London: Germany’s biggest telecoms company is to follow Vodafone in disclosing the number of surveillance requests it receives from governments around the world.
Deutsche Telekom, which owns half of Britain’s EE mobile network and operates in 14 countries including the US, Spain and Poland, has already published surveillance data for its home nation — one of the countries that have reacted most angrily to the Edward Snowden revelations. In the wake of Vodafone’s disclosures, first published in the Guardian, it announced that it would extend its disclosures to every other market where it operates and where it is legal. A spokeswoman for Deutsche Telekom, which has 140 million customers worldwide, said: “We intend to publish something similar to Vodafone.”
Bosses of the world’s biggest mobile networks, many of which have headquarters in Europe, are gathering for an industry conference in Shanghai this weekend, and the debate is expected to centre on whether they should also use transparency to push back against the use of their technology for government surveillance.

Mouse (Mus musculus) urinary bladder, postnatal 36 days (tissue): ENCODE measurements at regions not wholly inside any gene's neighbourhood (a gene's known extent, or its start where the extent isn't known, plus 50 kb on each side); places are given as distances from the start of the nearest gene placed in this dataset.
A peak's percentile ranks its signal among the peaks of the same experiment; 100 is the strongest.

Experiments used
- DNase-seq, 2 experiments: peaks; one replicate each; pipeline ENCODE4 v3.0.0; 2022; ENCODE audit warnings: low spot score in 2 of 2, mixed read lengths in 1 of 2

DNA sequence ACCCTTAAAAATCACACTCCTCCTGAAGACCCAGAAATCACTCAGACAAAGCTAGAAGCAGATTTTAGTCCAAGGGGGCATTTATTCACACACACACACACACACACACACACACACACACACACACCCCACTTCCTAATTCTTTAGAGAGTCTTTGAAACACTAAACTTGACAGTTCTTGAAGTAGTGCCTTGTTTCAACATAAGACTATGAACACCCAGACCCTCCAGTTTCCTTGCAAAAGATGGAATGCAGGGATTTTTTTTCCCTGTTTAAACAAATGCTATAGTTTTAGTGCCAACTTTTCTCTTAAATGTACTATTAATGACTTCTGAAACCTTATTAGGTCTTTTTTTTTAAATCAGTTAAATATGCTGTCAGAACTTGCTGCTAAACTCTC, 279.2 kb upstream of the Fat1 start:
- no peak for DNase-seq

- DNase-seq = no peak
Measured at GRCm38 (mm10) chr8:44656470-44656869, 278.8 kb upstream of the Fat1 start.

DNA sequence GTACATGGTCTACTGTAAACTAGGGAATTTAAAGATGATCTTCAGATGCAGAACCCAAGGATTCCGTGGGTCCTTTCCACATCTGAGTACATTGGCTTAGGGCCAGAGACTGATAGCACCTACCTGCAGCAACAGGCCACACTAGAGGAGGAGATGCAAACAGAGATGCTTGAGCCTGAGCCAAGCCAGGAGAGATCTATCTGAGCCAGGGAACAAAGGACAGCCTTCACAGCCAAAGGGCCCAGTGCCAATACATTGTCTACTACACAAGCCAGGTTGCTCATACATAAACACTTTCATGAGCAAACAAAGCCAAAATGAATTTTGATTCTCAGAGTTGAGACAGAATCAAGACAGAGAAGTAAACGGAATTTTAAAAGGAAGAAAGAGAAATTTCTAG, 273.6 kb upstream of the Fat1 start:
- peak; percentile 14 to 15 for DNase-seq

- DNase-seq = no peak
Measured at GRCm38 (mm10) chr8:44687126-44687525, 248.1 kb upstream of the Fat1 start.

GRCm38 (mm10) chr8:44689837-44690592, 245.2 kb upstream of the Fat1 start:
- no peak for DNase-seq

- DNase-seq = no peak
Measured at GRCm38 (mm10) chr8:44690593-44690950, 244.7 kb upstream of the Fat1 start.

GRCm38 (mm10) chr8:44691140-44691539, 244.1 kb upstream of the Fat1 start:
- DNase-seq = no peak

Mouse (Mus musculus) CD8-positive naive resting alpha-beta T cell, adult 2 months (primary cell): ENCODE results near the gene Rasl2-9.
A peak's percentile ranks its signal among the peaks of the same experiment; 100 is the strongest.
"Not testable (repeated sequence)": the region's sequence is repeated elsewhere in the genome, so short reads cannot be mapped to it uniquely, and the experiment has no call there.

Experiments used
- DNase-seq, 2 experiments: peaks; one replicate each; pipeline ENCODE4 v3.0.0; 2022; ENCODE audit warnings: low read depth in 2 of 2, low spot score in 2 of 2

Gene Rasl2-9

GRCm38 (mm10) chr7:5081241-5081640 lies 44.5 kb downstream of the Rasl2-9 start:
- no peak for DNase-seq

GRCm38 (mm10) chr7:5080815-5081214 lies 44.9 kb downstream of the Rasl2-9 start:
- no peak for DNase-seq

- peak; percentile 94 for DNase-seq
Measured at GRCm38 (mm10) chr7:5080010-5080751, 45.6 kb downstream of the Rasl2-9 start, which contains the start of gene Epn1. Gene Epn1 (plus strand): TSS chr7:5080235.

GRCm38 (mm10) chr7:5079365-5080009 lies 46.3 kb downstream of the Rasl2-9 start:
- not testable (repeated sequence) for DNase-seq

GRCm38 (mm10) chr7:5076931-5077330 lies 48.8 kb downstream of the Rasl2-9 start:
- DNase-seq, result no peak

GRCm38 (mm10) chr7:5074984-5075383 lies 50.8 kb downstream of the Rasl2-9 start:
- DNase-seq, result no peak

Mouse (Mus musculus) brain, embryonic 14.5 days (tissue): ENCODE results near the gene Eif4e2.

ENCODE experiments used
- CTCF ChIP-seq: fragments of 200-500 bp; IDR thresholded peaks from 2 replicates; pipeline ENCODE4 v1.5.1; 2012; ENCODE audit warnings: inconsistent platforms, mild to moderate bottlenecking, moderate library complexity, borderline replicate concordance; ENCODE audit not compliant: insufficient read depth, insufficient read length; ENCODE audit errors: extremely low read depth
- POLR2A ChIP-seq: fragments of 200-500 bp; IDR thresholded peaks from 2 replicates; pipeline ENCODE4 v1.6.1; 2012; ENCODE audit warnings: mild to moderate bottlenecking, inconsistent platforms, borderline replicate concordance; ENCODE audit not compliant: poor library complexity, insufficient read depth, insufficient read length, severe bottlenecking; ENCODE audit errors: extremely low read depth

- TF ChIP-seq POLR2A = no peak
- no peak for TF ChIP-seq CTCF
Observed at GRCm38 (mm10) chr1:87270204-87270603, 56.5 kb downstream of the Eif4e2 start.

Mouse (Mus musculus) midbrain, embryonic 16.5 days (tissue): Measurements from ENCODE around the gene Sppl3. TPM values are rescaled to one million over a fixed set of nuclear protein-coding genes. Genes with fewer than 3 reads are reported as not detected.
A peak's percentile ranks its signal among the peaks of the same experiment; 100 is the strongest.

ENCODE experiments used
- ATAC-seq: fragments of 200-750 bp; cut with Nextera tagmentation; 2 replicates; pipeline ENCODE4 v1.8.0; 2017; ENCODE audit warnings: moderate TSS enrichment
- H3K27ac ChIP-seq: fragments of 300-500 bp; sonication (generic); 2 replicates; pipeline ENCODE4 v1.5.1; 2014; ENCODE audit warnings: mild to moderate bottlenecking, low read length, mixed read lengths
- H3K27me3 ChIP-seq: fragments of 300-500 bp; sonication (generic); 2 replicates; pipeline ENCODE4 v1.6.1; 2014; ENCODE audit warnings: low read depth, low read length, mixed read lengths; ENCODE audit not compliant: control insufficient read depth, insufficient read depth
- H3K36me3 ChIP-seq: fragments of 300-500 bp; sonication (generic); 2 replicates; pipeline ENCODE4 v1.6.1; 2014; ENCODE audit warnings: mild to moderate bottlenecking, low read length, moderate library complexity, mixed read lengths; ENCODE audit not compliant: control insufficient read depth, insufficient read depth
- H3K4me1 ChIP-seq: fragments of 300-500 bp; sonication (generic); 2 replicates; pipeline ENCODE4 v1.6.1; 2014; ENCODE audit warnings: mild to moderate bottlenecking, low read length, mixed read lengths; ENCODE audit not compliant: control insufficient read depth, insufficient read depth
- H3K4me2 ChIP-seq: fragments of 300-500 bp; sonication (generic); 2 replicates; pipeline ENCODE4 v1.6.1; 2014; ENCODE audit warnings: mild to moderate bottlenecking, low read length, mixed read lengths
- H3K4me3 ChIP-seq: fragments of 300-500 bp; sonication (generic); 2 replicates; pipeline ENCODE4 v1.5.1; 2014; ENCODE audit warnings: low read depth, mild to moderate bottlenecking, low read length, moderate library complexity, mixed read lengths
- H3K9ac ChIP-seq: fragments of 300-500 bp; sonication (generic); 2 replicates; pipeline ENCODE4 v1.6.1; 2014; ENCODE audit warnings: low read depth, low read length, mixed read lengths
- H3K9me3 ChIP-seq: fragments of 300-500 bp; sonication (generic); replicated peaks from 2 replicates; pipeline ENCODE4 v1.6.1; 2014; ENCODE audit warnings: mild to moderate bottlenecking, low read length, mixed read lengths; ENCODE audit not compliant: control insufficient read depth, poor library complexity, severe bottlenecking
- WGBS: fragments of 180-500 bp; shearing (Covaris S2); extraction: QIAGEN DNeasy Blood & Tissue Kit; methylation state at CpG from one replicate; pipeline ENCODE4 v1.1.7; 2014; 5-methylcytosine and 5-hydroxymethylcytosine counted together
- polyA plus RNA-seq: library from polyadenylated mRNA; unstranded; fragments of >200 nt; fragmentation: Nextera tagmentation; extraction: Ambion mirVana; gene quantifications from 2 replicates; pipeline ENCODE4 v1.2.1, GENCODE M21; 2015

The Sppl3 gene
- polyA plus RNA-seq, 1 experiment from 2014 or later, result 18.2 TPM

Mobile companies cannot operate without a government licence, and have previously been reluctant to discuss the extent of their cooperation with national security and law enforcement agencies.
But Vodafone broke cover by confirming that in around half a dozen of the markets in which it operates, governments in Europe and outside have installed secret listening equipment on its network and those of other operators.
Under this direct access, wires suck up traffic, allowing unfettered access to the content of phone conversations and text messages, and in some cases delivering live data about the location of customers.
They allow surveillance without the usual warrants, and it means the phone company cannot know how many people are being targeted and what the justification is for any snooping.